The hot water diet has also been known to improve dry skin conditions
If you add lemon to your morning cup of hot water, it can boost your immune system thanks to the Vitamin C.

What are the benefits of drinking hot water?

Drinking enough water can support skin, muscle, and joint health. Water helps the body’s cells absorb nutrients and fight infections. Drinking a few glasses of warm or hot water each day might offer even more benefits.

Although there is little scientific research on the benefits of drinking hot water, alternative health advocates argue that hot water is an easy way to improve health. In this article, we look at the evidence.

While drinking water of any temperature can support overall wellbeing, drinking hot water is thought to provide a range of additional health benefits.

People have consumed hot drinks for thousands of years. Folk medical literature is filled with stories of how hot water can improve health, but researchers have only just begun to look into the benefits of drinking hot water.

  1. Healthier digestion

When a person does not drink enough water, the small intestine absorbs most of the water consumed through food and drinking. This causes dehydration and can make it more difficult to have a bowel movement.

Chronic dehydration can cause corresponding chronic constipation. This constipation can make bowel movements painful and may cause other problems, including hemorrhoids and bloating.

Drinking hot water helps to break down food faster than drinking cold or warm water. It reduces the risk of constipation by supporting regular bowel movements.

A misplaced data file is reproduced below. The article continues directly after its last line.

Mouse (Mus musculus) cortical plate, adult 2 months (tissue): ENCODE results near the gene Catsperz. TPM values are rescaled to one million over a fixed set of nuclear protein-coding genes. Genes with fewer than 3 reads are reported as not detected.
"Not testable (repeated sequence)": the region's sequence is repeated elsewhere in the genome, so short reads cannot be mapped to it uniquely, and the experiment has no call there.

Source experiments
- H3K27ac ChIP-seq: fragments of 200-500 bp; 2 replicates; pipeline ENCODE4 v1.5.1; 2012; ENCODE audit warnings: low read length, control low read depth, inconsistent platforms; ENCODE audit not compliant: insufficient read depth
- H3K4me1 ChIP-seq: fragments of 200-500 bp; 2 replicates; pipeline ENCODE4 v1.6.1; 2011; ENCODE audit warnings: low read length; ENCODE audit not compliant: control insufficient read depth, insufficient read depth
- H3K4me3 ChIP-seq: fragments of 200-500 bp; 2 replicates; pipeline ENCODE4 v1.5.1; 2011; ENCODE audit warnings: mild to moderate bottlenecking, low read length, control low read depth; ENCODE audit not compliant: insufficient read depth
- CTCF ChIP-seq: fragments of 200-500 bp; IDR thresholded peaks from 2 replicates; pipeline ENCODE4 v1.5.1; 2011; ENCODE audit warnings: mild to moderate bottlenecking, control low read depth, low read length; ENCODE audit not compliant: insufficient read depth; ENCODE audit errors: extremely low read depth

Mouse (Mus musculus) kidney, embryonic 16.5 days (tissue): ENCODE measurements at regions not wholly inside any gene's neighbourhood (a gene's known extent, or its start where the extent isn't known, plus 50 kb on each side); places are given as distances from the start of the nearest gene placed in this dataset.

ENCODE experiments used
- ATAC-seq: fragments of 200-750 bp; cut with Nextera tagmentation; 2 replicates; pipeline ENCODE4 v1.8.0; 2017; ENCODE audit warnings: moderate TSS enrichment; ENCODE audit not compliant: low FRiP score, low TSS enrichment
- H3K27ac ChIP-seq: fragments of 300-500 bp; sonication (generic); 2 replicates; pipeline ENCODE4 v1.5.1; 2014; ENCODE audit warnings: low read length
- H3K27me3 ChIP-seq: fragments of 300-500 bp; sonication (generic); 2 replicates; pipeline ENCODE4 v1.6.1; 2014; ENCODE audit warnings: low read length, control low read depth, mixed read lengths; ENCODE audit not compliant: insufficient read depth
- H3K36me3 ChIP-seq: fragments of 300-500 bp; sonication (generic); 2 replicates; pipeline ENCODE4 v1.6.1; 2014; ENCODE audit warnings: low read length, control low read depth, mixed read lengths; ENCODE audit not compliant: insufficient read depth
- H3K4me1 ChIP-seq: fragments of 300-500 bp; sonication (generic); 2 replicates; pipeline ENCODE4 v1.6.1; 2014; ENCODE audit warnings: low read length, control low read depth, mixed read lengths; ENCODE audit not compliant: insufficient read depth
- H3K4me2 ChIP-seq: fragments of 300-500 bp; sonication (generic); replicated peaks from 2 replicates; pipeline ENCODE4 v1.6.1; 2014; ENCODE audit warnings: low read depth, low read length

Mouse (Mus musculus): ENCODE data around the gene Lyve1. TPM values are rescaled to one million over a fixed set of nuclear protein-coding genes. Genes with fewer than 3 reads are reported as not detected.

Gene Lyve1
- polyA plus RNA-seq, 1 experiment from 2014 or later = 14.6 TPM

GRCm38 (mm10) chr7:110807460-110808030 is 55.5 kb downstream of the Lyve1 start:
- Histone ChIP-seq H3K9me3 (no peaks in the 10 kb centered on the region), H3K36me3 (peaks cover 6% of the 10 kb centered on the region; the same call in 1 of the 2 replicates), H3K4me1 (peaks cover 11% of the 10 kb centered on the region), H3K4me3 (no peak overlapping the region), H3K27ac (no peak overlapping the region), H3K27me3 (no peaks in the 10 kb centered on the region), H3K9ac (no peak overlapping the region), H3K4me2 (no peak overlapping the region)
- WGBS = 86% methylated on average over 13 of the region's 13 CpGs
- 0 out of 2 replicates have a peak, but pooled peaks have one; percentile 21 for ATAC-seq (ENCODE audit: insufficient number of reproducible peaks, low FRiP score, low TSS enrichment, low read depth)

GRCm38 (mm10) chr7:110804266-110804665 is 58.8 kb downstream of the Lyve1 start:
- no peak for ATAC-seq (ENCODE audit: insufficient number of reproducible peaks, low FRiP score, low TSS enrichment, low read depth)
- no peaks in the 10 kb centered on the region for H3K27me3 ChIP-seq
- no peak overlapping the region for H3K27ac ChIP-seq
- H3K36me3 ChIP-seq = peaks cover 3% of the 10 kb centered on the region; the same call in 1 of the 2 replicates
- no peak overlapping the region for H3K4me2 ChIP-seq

1. Body detoxification

Natural health advocates argue that hot water might help the body detoxify. When water is hot enough to raise a person’s body temperature, it can cause sweating. Sweating expels toxins and can help clean the pores.

  1. Improved circulation

Hot water is a vasodilator, meaning it expands the blood vessels, improving circulation. This can help muscles relax and reduce pain.

Although no studies have directly linked hot water to sustained improvements in circulation, even brief improvements in circulation can support better blood flow to muscles and organs.

  1. Weight loss

ResearchTrusted Source has long supported the idea that drinking more water can help a person lose weight. This may partially be because drinking water increases feelings of fullness. Water also helps the body absorb nutrients, and it flushes out waste.

A study published in 2003Trusted Source found that switching from drinking cold water to hot water could increase weight loss. Researchers found that drinking 500 ml of water before a meal increased metabolism by 30 percent.

Raising water temperature to 98.6 degrees accounted for 40 percent of the increase in metabolism. This metabolic step-up lasted for 30-40 minutes, following water consumption.

  1. Reduced pain

Hot water improves circulation and may also improve blood flow, particularly to injured muscles. No research has directly linked hot water consumption to pain relief.

However, people routinely use heat packs and hot water bottles to reduce pain. Consuming hot water may offer some internal pain relief, but it is important to note that heat can also exacerbate swelling.

  1. Fighting colds and improving sinus health

Heat applied to the sinuses can alleviate pressure caused by colds and nasal allergies. Steam also helps unclog the sinuses.